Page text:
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Staff restructuring is ingenious


Bill from Menomonie, WI

Vic, can you give a concise and coherent explanation as to why Jerry Kramer is still not in the Hall of Fame?

Twenty-five years after a player has retired, he has expired his regular eligibility for election to the Hall of Fame and his eligibility is then passed on to the senior committee, which was the case with Kramer. He has already been nominated once by the senior committee and failed to be elected, but that doesn't mean Kramer won't be nominated again. Bob Hayes expired the 25-year "clock," was nominated by the senior committee and failed to be elected, and then succeeded in being elected to the Hall of Fame the second time he was nominated by the senior committee. I think the same will happen for Kramer and I hope it happens in his lifetime; it didn't for Hayes. Why has Kramer not been elected to the Hall of Fame? Jim Ringo and Forrest Gregg are the reasons. Three members of one offensive line are difficult to justify.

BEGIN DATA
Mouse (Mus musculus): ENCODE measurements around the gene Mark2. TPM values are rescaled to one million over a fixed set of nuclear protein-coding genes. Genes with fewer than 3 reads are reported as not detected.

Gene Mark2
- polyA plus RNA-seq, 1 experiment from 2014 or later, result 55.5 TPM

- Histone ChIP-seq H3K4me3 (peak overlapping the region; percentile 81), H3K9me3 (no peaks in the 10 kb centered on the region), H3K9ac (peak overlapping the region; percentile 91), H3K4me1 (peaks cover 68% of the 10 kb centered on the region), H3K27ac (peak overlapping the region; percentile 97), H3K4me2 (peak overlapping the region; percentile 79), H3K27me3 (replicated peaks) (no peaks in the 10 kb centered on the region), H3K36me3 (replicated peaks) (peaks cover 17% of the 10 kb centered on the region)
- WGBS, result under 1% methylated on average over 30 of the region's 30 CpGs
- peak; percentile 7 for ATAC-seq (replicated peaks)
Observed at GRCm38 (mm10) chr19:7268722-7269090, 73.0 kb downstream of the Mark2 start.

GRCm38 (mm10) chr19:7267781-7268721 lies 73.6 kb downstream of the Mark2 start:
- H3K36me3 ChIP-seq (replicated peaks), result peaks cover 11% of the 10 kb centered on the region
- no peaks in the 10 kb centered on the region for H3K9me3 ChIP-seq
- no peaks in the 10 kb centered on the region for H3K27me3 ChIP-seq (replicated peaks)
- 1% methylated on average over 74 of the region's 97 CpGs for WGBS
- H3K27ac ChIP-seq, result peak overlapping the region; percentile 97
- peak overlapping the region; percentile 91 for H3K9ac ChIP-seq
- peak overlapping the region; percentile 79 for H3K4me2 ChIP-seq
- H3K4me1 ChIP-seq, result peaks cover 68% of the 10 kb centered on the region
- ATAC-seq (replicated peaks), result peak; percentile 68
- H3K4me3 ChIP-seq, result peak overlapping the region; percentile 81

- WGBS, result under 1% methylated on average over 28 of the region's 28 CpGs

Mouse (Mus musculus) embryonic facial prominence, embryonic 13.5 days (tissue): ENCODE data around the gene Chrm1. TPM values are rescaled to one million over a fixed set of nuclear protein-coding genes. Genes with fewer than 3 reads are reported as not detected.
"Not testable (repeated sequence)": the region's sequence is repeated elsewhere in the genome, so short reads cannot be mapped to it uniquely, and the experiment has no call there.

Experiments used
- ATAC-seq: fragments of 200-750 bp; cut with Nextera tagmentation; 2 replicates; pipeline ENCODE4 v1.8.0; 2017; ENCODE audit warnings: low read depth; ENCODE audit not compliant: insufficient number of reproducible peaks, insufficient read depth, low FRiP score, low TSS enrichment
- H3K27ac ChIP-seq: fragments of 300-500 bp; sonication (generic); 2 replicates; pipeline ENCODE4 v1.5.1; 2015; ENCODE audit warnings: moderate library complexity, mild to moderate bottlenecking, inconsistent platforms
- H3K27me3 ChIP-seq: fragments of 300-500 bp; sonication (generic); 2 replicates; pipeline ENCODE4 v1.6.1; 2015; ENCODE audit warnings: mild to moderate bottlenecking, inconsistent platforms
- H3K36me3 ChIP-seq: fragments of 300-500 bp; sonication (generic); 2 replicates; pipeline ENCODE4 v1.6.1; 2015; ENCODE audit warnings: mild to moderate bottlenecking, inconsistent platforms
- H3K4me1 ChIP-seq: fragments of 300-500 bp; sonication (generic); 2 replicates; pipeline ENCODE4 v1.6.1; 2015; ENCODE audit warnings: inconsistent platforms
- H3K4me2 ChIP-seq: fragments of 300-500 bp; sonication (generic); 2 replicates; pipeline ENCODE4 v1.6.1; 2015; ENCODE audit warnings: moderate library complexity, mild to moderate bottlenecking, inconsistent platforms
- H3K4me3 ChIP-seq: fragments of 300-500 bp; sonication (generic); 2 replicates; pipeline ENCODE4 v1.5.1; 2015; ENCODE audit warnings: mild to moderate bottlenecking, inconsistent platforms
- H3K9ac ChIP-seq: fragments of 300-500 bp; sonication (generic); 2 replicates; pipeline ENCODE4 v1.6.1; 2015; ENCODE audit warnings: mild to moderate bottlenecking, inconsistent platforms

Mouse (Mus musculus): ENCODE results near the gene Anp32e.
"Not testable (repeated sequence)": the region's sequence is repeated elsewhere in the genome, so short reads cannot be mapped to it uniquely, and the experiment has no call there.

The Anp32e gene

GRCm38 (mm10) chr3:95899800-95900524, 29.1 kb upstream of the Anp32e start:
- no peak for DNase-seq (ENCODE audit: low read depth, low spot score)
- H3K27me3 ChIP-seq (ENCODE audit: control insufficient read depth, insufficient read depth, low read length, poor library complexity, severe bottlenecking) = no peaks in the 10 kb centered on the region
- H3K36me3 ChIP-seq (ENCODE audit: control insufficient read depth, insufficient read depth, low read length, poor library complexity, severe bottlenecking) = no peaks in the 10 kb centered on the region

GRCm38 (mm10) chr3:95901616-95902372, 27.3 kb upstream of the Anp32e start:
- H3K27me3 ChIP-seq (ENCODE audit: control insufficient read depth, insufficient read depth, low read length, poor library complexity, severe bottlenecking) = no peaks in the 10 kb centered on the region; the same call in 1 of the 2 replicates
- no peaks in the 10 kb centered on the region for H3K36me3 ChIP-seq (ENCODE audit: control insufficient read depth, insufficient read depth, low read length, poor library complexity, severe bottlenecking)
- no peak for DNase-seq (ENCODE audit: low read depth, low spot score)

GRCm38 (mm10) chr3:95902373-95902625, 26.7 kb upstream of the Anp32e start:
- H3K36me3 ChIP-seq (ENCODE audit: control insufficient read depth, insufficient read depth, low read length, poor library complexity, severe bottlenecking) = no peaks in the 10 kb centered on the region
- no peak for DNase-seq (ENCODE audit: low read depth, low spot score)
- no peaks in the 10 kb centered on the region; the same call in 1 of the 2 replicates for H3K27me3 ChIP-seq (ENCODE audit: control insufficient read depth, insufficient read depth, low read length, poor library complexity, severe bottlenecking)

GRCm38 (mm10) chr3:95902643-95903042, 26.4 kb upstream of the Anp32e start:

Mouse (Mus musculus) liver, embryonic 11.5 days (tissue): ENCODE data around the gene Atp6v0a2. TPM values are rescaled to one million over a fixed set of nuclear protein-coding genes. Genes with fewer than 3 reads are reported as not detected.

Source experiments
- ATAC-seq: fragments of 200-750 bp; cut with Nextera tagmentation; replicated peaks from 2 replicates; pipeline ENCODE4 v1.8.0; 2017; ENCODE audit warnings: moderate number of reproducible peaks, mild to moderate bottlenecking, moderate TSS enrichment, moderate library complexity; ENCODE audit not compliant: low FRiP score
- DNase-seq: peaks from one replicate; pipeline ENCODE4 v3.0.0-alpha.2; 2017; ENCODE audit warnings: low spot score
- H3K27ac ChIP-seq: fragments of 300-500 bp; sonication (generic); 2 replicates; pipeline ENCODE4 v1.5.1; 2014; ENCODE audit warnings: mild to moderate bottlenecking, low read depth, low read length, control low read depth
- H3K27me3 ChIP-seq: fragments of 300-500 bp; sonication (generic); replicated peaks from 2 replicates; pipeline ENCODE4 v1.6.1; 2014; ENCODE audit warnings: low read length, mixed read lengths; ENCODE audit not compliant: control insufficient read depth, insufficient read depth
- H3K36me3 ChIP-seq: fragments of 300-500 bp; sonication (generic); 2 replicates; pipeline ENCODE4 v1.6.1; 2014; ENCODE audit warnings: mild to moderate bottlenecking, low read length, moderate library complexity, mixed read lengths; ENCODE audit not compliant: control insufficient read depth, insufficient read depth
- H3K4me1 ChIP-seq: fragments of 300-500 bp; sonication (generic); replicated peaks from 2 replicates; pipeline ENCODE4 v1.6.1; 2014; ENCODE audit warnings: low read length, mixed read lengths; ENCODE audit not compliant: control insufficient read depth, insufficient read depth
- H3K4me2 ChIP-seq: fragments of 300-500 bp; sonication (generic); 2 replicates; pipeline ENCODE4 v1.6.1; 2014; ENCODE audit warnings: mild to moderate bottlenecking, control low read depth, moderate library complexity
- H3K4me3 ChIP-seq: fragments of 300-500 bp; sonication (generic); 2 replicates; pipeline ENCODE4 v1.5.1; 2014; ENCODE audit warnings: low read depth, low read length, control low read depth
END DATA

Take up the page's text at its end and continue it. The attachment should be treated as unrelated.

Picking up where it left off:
Jason from Beaverton, OR

So I know the Packers had one of the worst defenses in the league, but they were like No. 1 in takeaways. What do you think they need to work on in the secondary?

Some years ago, a defensive coordinator whose defense had accumulated a lot of interceptions but had allowed a lot of yards and touchdowns, diplomatically said to me that when you intercept a lot of passes, it usually means you're playing a lot of trail technique. Translation: The coverage needs to be tighter.

Dan from Madison, WI

Vic, have you noticed more or fewer draft busts coming out of the first round? Were teams better at projecting players in the past or better now?

I think teams are doing a better job of playing it safe in the first round now than they did years ago. The money that goes to first-round picks is too big to be reckless with the selection. I think we're seeing fewer boom-bust type wide receiver picks early in the draft. I think we're seeing a lot more big-guy early picks; the "hit" percentage at offensive tackle is the highest of any position in the first round. The old philosophy was that you could manufacture offensive linemen; the philosophy today is that you gotta get the big guys early. Eighteen linemen (offense and defense) were selected in last year's draft; only three wide receivers were picked.